A lot has been said about the technological singularity: what it is, how it might happen, how many decades we might have to wait for it to happen, what effect it will have on the human race.
The main idea of the singularity is that if technology X can be used to improve technology X, then there will eventually be an accelerating positive feedback loop, until technology X becomes as good as it possibly can be.
The most important technology for the technological singularity is the technology of intelligence, because our human ability to create technology depends on our intelligence. When the technology becomes as intelligent as we are, then it won't even need us to manage its own development. But even before this stage is reached, human intelligence can be augmented by technology.
Intelligence can be regarded as a measure of the quality of goal-oriented information processing. Information processing technologies come into three main categories:
Each human being can be regarded as intelligent on their own, but much of our intelligence is really a product of our development within the society that we live in, and it depends on our ability to communicate with other people. It also depends on the ability of society to store information. In less technological societies, almost the only means of storage are the memories of the people in it, and the storage of information requires a continual and concerted effort by the older members of society to communicate what they know to its younger members.
The earliest information processing technologies were those that assisted with storage and communication. We can regard writing as an information storage technology. Any storage technology is also a communications technology, because information may be retrieved from storage by a different person to the person who stored it. The communications element of a storage technology is vastly increased when the ability to efficiently duplicate is included. Thus books were an important information processing invention, and they enabled information to be stored and retrieved without the sender and recipient having to exist in the same time or the same place. But the printing press was a significant advance because it enabled books to be cheaply mass-produced, proportionally increasing the number of people who could benefit from being able to retrieve information stored inside books. There also exist communications technologies that do not necessarily involve any element of storage, and these include the telegraph, the telephone, radio and television.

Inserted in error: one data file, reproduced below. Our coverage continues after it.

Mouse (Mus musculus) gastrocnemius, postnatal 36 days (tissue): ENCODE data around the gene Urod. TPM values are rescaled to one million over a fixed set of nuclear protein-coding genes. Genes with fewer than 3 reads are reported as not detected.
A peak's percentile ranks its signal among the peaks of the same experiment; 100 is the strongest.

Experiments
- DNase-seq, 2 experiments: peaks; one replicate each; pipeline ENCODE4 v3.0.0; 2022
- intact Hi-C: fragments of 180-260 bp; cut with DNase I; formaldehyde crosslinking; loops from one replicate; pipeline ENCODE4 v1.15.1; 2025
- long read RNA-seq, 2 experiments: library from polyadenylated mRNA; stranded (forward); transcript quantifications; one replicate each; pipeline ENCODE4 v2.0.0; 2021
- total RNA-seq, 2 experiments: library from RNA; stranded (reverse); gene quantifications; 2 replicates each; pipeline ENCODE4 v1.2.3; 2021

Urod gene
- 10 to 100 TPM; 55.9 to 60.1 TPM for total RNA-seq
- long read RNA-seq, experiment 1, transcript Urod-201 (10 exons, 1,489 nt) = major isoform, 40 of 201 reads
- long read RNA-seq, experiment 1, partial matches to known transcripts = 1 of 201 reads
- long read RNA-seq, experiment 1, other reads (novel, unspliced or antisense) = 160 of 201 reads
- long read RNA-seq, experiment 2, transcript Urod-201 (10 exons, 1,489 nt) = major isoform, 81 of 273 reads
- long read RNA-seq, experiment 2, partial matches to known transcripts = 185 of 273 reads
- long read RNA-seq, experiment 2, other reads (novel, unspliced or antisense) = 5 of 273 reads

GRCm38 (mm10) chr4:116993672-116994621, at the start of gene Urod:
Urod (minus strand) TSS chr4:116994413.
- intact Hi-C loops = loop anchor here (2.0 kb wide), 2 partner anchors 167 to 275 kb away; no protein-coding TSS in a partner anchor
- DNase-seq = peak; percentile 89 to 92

The third element of information processing is calculation. Some of the earliest calculation technologies were machines and devices to assist with arithmetic, such as abacuses and mechanical calculators.
The culmination of all these technologies is the modern general purpose digital electronic computer. It performs calculations, and it can store and retrieve digital data. Computers communicate with people and with each other. The modern computer connected to a public computer network (i.e. the Internet) subsumes all previous information processing technologies, and can, for instance, provide the capabilities of books, printing presses, abacuses, calculating machines, telegraph, telephones, radios and televisions.
Modern computers are designed to be Universal Computers. This means that a computer can be set up to perform any calculation task that can be performed by a calculating machine, where the instructions on how to perform the specific calculation are themselves provided as information to be processed by the computer. This corresponds to the notion of software as data, and we are all familiar with the concept of increasing the calculational capabilities of our computers by copying data onto them (i.e. installation), or, in some cases, creating new data (i.e. writing new software).